George was diagnosed with liver cancer in August, but it had probably been present for some time prior to that.  He had been experiencing discomfort in the abdomen for some time, but had attributed it to digestive problems.  We don't know for sure if it was the cancer then, but now we know for sure.  As I write this, George lies in a comatose state in a hospital in Maryville, Tennessee.  The doctors give him two days to two weeks--it looks like we're closer to the shorter prognostication.

           I'll be leaving on Sunday (it's Friday night right now) to go back to Tennessee to say my good-bye to George and spend some time with my mother.  She's having a tough time with this and I'm sure there are some very difficult days ahead for her.  Since I live in California I rarely get to visit them.  Fortunately, my brothers and sisters live close to our mother and will be able to give her plenty of support and love.

           The upcoming days will be days of reflection and reminiscing.   It will be one of those happy and sad times when families are brought together due to the passing of one.  I'm getting to the age where I'll be having more and more times like this.  There have been better reunions in the past and I hope more happier ones to come in the future.   George's passing is going to leave a big empty space in the family gatherings.

           Someday I'll write more about George, but I will say this about him now:  George was one heck of an American patriot.  He came to America from Poland when he was a young man.  He served his adopted country in the U.S. Army after World War Two.  He loved John Wayne movies, big band music, and anything that symbolized America.  He had one of the biggest hearts of anyone I know.

            George, even though you were heading toward 70 when I met you and I was pushing 50, I feel like I've known you all my life.  I wish I could hear more of your stories and share more of your wisdom and passions in life.  I was away so much of the time and never got to know you as well as I would have liked .

              Life is like that.  We think maybe next time we'll have time to visit more and talk more.  But there never seems to be enough time.   I'm going to miss George.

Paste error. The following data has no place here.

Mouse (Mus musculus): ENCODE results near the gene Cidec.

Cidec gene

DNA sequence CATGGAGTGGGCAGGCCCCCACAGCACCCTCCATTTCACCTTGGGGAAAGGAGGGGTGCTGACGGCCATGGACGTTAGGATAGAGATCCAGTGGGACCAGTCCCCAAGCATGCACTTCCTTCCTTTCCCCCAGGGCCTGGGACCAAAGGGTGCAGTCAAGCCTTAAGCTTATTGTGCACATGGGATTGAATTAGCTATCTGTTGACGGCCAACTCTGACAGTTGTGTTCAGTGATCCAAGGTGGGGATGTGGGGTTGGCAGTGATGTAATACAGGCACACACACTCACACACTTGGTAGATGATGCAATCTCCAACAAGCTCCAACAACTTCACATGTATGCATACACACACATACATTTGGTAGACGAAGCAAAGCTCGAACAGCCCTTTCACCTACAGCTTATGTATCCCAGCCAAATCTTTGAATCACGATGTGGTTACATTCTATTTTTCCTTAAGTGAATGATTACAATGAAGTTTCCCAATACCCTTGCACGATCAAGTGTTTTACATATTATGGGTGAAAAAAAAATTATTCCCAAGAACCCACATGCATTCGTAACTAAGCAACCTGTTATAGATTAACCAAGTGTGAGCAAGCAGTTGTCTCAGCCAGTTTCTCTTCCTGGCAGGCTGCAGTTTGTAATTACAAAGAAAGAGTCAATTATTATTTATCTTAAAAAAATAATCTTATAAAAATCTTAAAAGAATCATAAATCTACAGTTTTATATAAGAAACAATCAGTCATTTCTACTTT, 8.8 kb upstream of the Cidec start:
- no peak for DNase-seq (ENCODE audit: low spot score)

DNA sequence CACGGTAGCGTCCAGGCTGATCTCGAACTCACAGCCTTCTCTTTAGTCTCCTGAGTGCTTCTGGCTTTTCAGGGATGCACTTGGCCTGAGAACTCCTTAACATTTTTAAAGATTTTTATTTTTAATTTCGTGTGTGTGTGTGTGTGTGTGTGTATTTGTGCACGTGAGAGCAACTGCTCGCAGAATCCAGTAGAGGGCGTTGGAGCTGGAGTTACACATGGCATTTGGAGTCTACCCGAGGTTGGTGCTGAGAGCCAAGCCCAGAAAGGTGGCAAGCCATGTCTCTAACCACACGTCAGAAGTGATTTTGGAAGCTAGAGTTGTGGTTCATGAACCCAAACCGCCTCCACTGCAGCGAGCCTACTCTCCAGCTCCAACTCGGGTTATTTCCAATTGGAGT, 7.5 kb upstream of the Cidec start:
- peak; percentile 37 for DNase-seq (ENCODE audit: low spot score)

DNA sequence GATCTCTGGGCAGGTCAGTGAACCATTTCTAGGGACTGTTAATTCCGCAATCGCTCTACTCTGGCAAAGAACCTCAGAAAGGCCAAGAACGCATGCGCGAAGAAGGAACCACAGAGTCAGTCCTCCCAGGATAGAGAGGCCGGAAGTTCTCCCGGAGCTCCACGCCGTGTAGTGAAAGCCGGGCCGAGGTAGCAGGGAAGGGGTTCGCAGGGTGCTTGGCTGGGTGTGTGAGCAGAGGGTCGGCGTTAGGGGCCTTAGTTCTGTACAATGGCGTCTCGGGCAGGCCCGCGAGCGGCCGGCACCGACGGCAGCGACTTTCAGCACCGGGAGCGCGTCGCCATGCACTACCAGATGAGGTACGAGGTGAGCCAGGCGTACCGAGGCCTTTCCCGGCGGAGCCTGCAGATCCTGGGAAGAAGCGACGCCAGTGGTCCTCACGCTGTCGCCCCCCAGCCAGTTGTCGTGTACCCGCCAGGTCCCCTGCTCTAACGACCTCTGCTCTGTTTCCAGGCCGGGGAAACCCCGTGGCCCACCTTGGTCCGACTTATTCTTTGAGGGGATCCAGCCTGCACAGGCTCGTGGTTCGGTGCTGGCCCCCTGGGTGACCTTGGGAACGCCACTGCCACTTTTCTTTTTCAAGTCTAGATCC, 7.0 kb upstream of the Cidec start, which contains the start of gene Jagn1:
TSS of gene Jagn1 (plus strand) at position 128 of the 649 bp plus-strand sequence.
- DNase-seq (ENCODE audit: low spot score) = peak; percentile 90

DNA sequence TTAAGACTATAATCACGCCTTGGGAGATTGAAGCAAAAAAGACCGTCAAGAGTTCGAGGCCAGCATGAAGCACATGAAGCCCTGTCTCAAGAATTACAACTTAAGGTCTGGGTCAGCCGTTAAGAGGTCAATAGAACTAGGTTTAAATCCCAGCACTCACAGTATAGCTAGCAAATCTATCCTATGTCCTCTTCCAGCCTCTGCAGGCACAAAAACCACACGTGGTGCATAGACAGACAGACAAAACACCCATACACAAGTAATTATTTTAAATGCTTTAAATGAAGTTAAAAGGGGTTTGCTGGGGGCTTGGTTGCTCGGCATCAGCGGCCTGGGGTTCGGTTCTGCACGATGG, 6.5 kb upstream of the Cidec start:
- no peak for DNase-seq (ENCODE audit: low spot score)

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Saturday, October 6, 2012

Stages of Life for the Purpose of Memoir

Stephen Jefferys starring in the ''Tomorrow’s ...Stephen Jefferys starring in the ''Tomorrow’s Memoir' (Photo credit: Wikipedia)

      There are a number of theories and philosophies about the stages of human life.    These stages may number from three or four to as many as twelve to fifteen, depending on considerations of what is being measured.  The criteria can be based on biological, sociological, or psychological factors.  All views are relevant and totally appropriate according to the outlook of the viewer.  From my point of view I would like to consider the four stages of life as seen through the eyes of the memoir writer.

        I would posit that there are essentially four major general stages that affect the memoirist:

  1. The developmental years of infancy to preschool age childhood. (from birth to about age 5)
  2. School days  (from about age 5 until the early twenties and in some cases later)
  3. Work years (Generally starting as early as age 18 or even earlier and ending usually at retirement)
  4. Age of reflection (Usually starting in the sixties until ones death.)
            Each stage has a specific meaning and impact upon the memoir writer.  Sometimes a memoir might be undertaken within one of these stages and will provide an account of something relevant to that particular period of the writer's life.  Obviously a memoir written during one of the early stages will not be a complete life story, but only a look at a life to date or certain instances that are important to that person and of potential interest to others.

           This slice of life writing is a topical memoir that tends to focus on a notable period of a person's life to date.   A memoir of this nature might for example look at a young person's experience of being bullied and how they overcame it, or a battered spouse's ordeal and eventual escape from the situation, or a successful business person's rise to success.  These types of memoirs are not the complete story when looked back upon, but merely chapters of the larger life story.

            My intent in this post is to establish a groundwork for some future posts I will be presenting that will look at each of the four stages of memoir writing.  Forgive my ruminating, as I hold no claim to expertise on this topic.  The views that I am expressing here and in future posts are in a sense for the sake of personal contemplation and to seek other opinions about this topic.  I look forward to hearing some of your thoughts about this.

             What are your views on memoir writing?   Do you agree with the stages I've proposed?  Which life stage do you think has the most impact on an individual?   Which stage is richest for memoir material?

              I welcome guest posts on any of these topics if you have something special you'd like to discuss about one of them.